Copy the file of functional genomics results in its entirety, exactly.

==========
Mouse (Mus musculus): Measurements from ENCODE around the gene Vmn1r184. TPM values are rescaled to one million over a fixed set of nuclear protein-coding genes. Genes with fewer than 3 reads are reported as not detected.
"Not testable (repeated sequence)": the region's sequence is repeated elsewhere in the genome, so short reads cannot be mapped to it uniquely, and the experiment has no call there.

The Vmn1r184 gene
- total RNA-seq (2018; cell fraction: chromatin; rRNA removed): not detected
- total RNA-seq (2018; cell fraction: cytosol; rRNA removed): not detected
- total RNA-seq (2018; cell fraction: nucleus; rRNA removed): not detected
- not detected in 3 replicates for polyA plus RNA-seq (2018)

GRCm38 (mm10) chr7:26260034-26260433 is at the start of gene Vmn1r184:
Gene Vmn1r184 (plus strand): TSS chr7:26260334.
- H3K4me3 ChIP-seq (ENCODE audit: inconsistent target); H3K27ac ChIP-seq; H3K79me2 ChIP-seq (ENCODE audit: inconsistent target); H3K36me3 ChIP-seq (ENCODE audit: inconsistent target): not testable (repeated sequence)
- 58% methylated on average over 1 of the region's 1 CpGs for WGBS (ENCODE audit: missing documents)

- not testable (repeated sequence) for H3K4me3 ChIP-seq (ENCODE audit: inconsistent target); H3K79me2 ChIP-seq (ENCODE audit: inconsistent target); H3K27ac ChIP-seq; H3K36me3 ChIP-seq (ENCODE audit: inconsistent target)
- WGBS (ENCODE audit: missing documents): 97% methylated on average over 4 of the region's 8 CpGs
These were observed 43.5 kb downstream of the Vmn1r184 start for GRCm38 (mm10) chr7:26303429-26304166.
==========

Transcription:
Mouse (Mus musculus): Measurements from ENCODE around the gene Vmn1r184. TPM values are rescaled to one million over a fixed set of nuclear protein-coding genes. Genes with fewer than 3 reads are reported as not detected.
"Not testable (repeated sequence)": the region's sequence is repeated elsewhere in the genome, so short reads cannot be mapped to it uniquely, and the experiment has no call there.

The Vmn1r184 gene
- total RNA-seq (2018; cell fraction: chromatin; rRNA removed): not detected
- total RNA-seq (2018; cell fraction: cytosol; rRNA removed): not detected
- total RNA-seq (2018; cell fraction: nucleus; rRNA removed): not detected
- not detected in 3 replicates for polyA plus RNA-seq (2018)

GRCm38 (mm10) chr7:26260034-26260433 is at the start of gene Vmn1r184:
Gene Vmn1r184 (plus strand): TSS chr7:26260334.
- H3K4me3 ChIP-seq (ENCODE audit: inconsistent target); H3K27ac ChIP-seq; H3K79me2 ChIP-seq (ENCODE audit: inconsistent target); H3K36me3 ChIP-seq (ENCODE audit: inconsistent target): not testable (repeated sequence)
- 58% methylated on average over 1 of the region's 1 CpGs for WGBS (ENCODE audit: missing documents)

- not testable (repeated sequence) for H3K4me3 ChIP-seq (ENCODE audit: inconsistent target); H3K79me2 ChIP-seq (ENCODE audit: inconsistent target); H3K27ac ChIP-seq; H3K36me3 ChIP-seq (ENCODE audit: inconsistent target)
- WGBS (ENCODE audit: missing documents): 97% methylated on average over 4 of the region's 8 CpGs
These were observed 43.5 kb downstream of the Vmn1r184 start for GRCm38 (mm10) chr7:26303429-26304166.